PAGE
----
Buchteln – Sweet Rolls made of Yeast Dough

When I was a child, Buchteln was one of my favorite dishes. I couldn’t get enough of them. And then it happened: One day I ate too many of them, I got sick, and didn’t eat them for years.

But in 2015 one of my nieces spent one week with me and asked me to prepare Buchteln for her – and of course I obeyed. And what can I say: My love for them came back. Although my niece and I had a small dispute on how to fill them: I voted for apricot jam, whereas she wanted Nutella. We found a compromise and made fifty-fifty.

And now – as I told you in one of my posts – my parents came to Vienna, and I prepared Buchteln as dessert on Mother’s Day. All the family gathered, and all my 16 Buchteln were gone within seconds – although they where “only” filled with apricot jam. As you can see on the picture I tend to fill too much jam into the Buchteln, but in my opinion the combination of yeast dough and apricot jam is sooo tasty.

Buchteln are widely known in the successor states of the Habsburg Monarchy. You can find them in Czech Republic, Hungary, Slovenia, South Germany and of course in Austria. They are filled with jam, quark, ground poppy seeds or Nutella, and are served either with vanilla sauce or sprinkled with icing sugar. They are served as a dessert or as a main dish, and they taste best when they are still warm.

You need:

Buchteln_Ingredients

– 400 g/ 14,1 oz flour
– 7 g/ 0,2 oz or one package instant yeast (enough for 500 g/ 17,6 oz flour – please consult the instructions on the back side)
– 40 g/ 1,4 oz butter
– 40 g/ 1,4 oz sugar
– 2 yolks
– 1 pinch salt
– 200 ml/ 6,8 fl oz milk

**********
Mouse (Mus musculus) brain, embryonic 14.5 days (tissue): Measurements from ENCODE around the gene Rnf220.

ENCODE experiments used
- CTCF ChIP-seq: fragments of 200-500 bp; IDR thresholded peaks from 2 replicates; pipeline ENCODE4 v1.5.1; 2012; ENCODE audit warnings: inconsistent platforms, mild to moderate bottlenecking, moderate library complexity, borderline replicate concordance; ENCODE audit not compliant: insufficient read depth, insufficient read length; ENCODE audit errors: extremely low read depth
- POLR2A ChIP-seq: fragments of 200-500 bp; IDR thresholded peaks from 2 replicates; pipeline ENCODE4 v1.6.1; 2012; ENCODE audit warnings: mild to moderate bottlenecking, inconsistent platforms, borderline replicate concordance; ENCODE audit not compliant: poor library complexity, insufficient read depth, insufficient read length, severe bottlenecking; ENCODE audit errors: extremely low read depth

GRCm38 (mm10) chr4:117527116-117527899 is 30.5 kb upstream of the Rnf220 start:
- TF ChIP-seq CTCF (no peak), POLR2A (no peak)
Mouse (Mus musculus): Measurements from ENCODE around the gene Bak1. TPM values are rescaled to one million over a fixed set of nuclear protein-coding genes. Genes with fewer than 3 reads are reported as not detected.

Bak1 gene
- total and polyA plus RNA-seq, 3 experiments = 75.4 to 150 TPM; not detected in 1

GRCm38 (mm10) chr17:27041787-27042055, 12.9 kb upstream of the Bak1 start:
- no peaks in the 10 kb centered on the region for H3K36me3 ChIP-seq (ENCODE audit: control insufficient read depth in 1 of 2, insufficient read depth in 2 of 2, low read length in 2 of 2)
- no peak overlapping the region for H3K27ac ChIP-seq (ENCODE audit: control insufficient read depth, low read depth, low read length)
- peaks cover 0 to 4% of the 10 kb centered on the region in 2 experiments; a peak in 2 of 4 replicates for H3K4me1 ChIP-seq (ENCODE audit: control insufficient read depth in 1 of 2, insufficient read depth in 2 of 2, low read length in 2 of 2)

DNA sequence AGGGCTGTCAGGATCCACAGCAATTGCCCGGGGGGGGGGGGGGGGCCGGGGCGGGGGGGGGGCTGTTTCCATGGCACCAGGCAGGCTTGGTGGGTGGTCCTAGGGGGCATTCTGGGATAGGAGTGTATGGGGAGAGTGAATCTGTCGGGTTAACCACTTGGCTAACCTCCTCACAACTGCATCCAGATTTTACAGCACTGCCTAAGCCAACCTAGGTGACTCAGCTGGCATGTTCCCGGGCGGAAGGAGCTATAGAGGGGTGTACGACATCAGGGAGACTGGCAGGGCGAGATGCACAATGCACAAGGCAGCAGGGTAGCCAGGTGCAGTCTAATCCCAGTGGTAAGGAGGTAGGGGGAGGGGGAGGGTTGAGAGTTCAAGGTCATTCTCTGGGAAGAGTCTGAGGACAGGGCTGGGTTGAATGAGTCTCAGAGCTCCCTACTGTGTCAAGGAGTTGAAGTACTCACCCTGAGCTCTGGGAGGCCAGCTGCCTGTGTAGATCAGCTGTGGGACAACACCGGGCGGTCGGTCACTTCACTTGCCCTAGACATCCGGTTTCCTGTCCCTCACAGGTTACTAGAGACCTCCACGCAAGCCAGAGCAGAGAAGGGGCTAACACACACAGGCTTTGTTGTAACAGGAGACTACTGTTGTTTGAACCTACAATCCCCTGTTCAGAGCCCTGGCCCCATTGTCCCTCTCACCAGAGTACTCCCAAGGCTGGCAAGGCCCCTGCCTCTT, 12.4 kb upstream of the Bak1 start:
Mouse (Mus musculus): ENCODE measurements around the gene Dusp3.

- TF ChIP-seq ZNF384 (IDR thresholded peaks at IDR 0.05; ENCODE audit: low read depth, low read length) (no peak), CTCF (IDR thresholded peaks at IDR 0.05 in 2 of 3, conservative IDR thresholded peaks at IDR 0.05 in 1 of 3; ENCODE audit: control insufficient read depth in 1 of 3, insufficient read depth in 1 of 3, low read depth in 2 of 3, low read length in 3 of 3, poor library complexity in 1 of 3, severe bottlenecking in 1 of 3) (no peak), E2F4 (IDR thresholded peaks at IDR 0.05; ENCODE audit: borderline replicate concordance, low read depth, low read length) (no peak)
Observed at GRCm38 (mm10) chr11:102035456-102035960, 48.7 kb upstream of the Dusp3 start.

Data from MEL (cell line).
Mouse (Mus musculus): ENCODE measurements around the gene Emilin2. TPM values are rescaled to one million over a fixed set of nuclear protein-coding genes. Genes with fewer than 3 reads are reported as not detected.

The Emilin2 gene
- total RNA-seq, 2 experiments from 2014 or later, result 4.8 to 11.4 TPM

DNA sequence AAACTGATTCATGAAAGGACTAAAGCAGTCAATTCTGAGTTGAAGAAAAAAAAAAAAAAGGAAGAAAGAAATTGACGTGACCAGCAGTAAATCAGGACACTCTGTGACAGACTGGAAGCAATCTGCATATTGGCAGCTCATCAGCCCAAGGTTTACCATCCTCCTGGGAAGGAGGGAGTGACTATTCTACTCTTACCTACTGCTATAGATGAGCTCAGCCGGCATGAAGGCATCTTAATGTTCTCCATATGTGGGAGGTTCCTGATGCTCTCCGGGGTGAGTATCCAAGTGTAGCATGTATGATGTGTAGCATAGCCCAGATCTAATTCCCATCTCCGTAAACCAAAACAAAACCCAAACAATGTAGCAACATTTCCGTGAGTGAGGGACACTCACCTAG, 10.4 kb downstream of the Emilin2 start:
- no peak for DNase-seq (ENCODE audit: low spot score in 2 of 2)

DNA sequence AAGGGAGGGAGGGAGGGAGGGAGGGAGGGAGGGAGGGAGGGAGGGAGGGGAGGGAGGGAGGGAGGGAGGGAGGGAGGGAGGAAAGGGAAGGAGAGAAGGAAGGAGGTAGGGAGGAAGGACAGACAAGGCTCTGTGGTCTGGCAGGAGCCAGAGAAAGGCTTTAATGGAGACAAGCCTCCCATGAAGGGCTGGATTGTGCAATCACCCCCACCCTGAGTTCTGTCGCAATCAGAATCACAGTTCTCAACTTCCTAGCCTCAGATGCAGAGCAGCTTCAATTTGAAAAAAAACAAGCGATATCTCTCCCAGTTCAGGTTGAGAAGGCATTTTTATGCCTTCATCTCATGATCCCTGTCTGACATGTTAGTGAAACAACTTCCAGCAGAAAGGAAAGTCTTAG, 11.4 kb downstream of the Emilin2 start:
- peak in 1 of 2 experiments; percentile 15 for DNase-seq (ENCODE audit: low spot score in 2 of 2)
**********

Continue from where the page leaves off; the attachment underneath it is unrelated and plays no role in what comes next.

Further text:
– approx. 3 tablespoons apricot jam (or whatever you like)

– icing sugar

You do:

1. Carefully heat milk with butter and sugar until lukewarm and butter is melted.

2. In a big bowl mix salt, flour and yeast.

3. Add warm milk-butter-sugar mixture and yolks. Knead with your hands until you have a smooth and elastic dough. Add milk or flour if necessary.

4. Cover the bowl with cloth and let dough rise on a warm place for about one hour.

5. Knead again and let rise again for about 30 minutes.

6. Divide dough into 16 equal pieces. Form patties, put 1/2 teaspoon apricot jam on them and form rolls.

7. Place them in a greased baking tin. There shouldn’t be much place between the rolls.

8. Let rise again for 15 minutes.

9. Put into cold oven and bake at 170 ° C/ 338 ° F for about 20 to 25 minutes.

10. Sprinkle with icing sugar. If you want, you can serve them with vanilla sauce.

24 thoughts on “Buchteln – Sweet Rolls made of Yeast Dough

  1. Delicious Karin!!! I love these…whenever we pass by Austria to go to Greece, we always stop off in Salzburg for these delicious treats 🙂

  2. Oh man, ich habe jahrelang nicht mehr an Buchteln gedacht !! Habe die auch als Kind immer von einer tschechischen Nachbarin bekommen….mit Aprikosenfuellung 🙂 !!! Oh, was waren die lecker!!! Vielen Dank, dass Du uns nicht nur das tolle Rezept, sondern mir auch die schoene Erinnerung wiedergebracht hast 🙂 !! Schoenen Tag und liebe Gruesse !

  3. These look fantastic, I always learn something new from you! Love it. They remind me of filled doughnuts, which are fried- I don’t eat doughnuts, because they are fried! Love that these are baked❤️

    1. Thank you 🙂 Doughnuts are called “Krapfen” in Austria. They are also filled with jam (or custard or whatever), are fried and don’t have a hole in the middle. We mainly eat them during Mardi Gras, but you get them the whole year…

  4. I love these, too, and have made them once. I obviously first had them at my mother-in-law’s in Czech Republic. In Czech they are called Buchty, a similar name. I never had them with apricot jam. My mother-in-law usually made them filled with either poppyseed paste, prune jam (povidla), or sweetened farmer’s cheese (tvaroh) flavored a bit with lemon.

Leave a Reply

Fill in your details below or click an icon to log in:

WordPress.com Logo

You are commenting using your WordPress.com account. Log Out /  Change )

Google photo

You are commenting using your Google account. Log Out /  Change )

Twitter picture

You are commenting using your Twitter account. Log Out /  Change )

Facebook photo

You are commenting using your Facebook account. Log Out /  Change )

Connecting to %s

This site uses Akismet to reduce spam. Learn how your comment data is processed.